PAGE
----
– Spirituality

Wilderness Medicine
– Survival Techniques, Frostbite Prevention, Avalanche
Safety

International Service and Humanitarian
– Relief work, Care with Limited Resources, Locums
Practice, Foreign Adoption
Bush Alaska Preparation

Village Health Aide Radio Traffic
 Medicine at Altitude
 Locums Job Opportunities
 Nutrition/Use of Herbals
 Native American Talking Circle
 Motivational Interviewing
 International/Disaster Relief
 Behavioral Shadowing
The TCM Leadership Team

Interdisciplinary Team: Broad-based Skill Set
Behaviorist, Logistics Coordinator, Clinician

Includes Active Resident Participation (vital
to success) Program Pride

Flexible, Creative & Experimental
Rapid Implementation of New Resources

Adaptive to Class-Specific Resident Needs
Gender, Marital Status, Ethnicity

High Value placed on Relationship-Building
TCM Leadership Team Tasks

Timeline development - Calendar
 Logistics
 Speaker Database
 Nurturing Relationships
 Ongoing Evaluation
 Just-In-Time Modifications
Content Development

Year round input of new ideas
 Establishment and maintenance of an extended
teaching network
 Consideration of new ideas brought forth from
faculty & residents
 Consideration of learner feedback, course
objectives, budgetary constraints and curricular
balance before implementing new concepts
 Continuous exploration for new community
resources
Nurturing Relationships with
Guest Faculty
•
Timely Feedback to Presenters
•
Acknowledgement of Contributions
•
Create Avenues for Ongoing Dialogue
and Interaction
•
Maintain Relationships during Off Season
•
Lunch, Workshop Information and Service
Exchange
Example of Methods:
“The Talking Circle”
Communication Circle Led by Native Elders
Talking stick passed around the circle 1-3 times
Used to facilitate personal and professional
growth
Ground Rules:
 No cross talk until the third round
 No obligations to speak
 Information shared within the circle is not
discussed outside of the circle
 Mutual respect and support
Curriculum PITFALLS

Management Concerns:
Clinic Productivity, Continuity of Care, Budget
Adequate staffing of inpatient service





Resident Dis-Engagement in course: Burn-Out
Resistance to subject matter
Perception of Optional Participation by residents
Absenteeism due to vacation and poor personal
accountability
“Soft” Material”: Non-Graded
Lessons Learned

Accountability and Participation: Written Policy
 Vacation during TCM: Specifically Defined
 Course Management System: must be in place
 Evaluation Process: Formalized, Multi-Faceted
 Budget: appropriately distributed $1500 to $6000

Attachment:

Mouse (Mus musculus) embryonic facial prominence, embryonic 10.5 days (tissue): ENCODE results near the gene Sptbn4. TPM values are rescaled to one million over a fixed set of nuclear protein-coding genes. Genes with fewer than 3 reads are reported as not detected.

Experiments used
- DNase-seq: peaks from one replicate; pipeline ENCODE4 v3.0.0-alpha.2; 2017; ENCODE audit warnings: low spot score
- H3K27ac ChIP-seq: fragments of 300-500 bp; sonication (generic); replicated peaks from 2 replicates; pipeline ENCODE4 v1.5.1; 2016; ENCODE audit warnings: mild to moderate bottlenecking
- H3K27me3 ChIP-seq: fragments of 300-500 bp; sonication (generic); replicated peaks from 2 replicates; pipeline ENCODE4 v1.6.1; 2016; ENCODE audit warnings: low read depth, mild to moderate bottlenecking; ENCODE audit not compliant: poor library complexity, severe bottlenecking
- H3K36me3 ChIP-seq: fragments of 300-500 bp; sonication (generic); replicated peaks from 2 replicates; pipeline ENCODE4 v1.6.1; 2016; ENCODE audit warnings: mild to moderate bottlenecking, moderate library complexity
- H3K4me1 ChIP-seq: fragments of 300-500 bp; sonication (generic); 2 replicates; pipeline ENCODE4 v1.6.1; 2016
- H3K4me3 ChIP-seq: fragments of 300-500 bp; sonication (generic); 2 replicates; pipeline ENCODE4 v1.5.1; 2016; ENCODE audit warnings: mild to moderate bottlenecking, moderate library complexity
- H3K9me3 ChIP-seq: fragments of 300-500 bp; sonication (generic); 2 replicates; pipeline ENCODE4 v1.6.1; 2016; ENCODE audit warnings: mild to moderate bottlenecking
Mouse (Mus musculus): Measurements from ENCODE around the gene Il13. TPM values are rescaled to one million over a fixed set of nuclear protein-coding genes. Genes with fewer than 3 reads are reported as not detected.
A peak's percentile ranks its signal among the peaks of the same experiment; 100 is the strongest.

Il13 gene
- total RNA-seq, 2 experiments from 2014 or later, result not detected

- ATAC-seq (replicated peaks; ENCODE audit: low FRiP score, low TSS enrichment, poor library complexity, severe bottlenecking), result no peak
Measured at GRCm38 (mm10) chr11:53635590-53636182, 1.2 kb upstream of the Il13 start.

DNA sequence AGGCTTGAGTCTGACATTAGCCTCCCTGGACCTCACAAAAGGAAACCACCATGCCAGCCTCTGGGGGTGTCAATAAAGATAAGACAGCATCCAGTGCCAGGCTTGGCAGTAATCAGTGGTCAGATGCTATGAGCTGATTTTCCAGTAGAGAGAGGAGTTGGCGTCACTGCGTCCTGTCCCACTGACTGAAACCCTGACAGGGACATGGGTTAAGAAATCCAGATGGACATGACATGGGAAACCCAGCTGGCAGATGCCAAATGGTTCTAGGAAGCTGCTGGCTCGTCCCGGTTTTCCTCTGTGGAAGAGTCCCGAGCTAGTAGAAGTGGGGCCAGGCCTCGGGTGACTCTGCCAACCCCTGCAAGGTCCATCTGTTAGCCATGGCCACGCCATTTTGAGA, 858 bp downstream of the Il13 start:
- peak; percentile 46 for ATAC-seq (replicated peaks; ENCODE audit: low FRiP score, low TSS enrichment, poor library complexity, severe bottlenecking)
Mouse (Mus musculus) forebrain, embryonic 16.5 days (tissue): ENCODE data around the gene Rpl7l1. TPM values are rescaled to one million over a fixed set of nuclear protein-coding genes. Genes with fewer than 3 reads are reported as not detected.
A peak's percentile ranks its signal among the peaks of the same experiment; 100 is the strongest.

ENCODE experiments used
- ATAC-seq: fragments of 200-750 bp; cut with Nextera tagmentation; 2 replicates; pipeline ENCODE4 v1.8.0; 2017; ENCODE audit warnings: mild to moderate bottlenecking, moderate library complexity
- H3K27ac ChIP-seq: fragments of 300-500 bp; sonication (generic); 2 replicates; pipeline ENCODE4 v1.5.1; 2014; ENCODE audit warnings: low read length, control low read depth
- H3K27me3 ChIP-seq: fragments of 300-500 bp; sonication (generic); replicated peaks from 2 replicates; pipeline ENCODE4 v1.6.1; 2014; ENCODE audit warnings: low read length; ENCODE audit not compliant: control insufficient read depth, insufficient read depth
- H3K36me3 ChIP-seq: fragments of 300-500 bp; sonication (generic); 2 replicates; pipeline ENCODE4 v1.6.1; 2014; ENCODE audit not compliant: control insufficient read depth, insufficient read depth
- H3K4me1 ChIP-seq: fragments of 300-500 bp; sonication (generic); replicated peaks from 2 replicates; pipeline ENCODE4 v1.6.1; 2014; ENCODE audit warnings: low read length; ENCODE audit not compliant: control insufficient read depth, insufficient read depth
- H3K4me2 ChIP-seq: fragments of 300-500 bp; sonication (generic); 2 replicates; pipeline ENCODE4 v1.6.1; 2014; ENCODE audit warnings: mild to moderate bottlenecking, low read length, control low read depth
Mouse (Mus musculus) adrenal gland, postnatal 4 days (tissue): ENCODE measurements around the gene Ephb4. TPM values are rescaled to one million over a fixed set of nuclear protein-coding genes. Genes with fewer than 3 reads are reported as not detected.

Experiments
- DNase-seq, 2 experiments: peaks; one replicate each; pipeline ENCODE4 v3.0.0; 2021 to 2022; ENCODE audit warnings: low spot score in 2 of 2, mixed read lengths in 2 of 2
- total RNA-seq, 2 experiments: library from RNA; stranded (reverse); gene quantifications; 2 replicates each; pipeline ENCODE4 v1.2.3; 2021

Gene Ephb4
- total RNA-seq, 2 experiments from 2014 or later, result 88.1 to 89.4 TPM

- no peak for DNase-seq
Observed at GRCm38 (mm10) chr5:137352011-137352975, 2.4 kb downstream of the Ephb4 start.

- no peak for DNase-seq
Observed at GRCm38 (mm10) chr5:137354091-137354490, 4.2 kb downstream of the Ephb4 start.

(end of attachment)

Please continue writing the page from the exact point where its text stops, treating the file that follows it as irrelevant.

 Class Size: Expansion from 8 to 12 residents changed
dynamics

Cohesive Leadership Team: Required for success
Program Sustainability

Document all Policies and Procedures
 Keep Up-to-Date Database of Speakers and
Contacts
 Establish System for Introducing Speakers,
Tying Together Presentations re: Purpose
 Develop a routine for establishing dialogue with
guest speakers: Luncheon, pre-meeting
 Maintain environment of mutual respect and
professionalism
 Promote an atmosphere of tolerance and
unbiased interface between speakers and learners
Course Evaluation: How Have We
Done?

Yearly TCM Feedback: Excellent! Program
Centerpiece

Resident Recruits attracted by unique curriculum

Statement by former Resident: “Having practiced in
Barrow for several years before residency, I feel you
are hitting what I needed years ago.”

Feedback in the *Acosta Study Suggests Critical
Components are Being Met for Rural Practice

Long-Term Curricular Review with Past Graduate
Feedback planned 2010 at 10 year mark
David Acosta, MD - Rural-Based Graduate Medical Education, A Workshop, San Antonio, Texas, February 2000
Leadership Team Observations

TCM Teaching Style: Faculty utilize a
collaborative model with a shared vision-Not
authoritative, more focused upon adult learning

Underlying emphasis: There is a Critical Role for
Nurturing Relationships within a Community and
Assimilating yourself into your Unique Practice
Setting

In Talking Circles, Residents Have Their
Humanity Validated by Elder Leaders who have
been patients and are members of an Indigenous
Culture
Application to Other Programs

All Practice Settings have unique characteristics

TCM Concepts are applicable beyond Rural and
Remote Practice

Talking Circle and Cultural Elder teaching
applicable to many cultural settings

Seminar setting with resident “breather” helpful for
preventing burn-out and promoting resident
retention and satisfaction